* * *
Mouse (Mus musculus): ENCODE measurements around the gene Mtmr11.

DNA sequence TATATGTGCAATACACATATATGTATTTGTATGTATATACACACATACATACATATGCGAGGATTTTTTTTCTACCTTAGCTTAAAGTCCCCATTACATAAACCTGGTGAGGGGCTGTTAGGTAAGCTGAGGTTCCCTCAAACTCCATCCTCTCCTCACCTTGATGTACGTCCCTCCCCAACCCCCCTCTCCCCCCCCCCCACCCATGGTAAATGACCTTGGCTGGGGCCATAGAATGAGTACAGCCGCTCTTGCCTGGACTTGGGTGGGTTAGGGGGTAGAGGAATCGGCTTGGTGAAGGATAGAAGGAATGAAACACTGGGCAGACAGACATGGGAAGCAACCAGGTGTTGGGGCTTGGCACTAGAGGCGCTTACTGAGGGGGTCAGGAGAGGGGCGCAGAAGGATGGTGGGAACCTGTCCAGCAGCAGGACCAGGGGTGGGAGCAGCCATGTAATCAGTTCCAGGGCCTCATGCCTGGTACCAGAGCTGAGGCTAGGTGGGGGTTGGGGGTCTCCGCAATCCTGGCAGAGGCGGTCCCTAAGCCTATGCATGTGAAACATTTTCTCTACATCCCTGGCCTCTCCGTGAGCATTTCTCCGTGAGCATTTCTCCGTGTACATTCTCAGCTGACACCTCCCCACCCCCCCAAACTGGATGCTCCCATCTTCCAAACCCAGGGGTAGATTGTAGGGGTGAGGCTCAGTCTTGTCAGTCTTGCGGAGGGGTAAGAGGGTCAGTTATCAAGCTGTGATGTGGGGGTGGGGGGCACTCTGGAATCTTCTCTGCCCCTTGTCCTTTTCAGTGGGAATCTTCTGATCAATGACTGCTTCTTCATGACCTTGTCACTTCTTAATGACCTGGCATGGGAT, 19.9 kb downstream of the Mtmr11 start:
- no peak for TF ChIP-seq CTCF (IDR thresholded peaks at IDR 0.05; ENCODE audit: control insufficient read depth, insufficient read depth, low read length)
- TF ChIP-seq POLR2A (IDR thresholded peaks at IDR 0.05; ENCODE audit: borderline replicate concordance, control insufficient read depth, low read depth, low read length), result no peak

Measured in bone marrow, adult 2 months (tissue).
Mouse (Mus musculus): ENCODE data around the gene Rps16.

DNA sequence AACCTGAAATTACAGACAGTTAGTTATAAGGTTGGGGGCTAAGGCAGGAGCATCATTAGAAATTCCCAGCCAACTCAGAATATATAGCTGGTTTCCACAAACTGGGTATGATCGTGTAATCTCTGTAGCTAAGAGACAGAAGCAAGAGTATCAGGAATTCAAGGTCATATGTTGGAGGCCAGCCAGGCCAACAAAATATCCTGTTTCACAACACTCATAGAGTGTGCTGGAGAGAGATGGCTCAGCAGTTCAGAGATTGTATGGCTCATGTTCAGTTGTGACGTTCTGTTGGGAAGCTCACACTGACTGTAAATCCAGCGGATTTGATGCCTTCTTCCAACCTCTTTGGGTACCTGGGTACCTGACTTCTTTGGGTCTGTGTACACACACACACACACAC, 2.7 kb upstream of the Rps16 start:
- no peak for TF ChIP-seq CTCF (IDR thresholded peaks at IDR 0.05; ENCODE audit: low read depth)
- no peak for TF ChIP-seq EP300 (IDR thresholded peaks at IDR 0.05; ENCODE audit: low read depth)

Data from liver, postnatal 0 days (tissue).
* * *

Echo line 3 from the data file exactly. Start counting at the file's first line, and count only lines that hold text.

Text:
- no peak for TF ChIP-seq CTCF (IDR thresholded peaks at IDR 0.05; ENCODE audit: control insufficient read depth, insufficient read depth, low read length)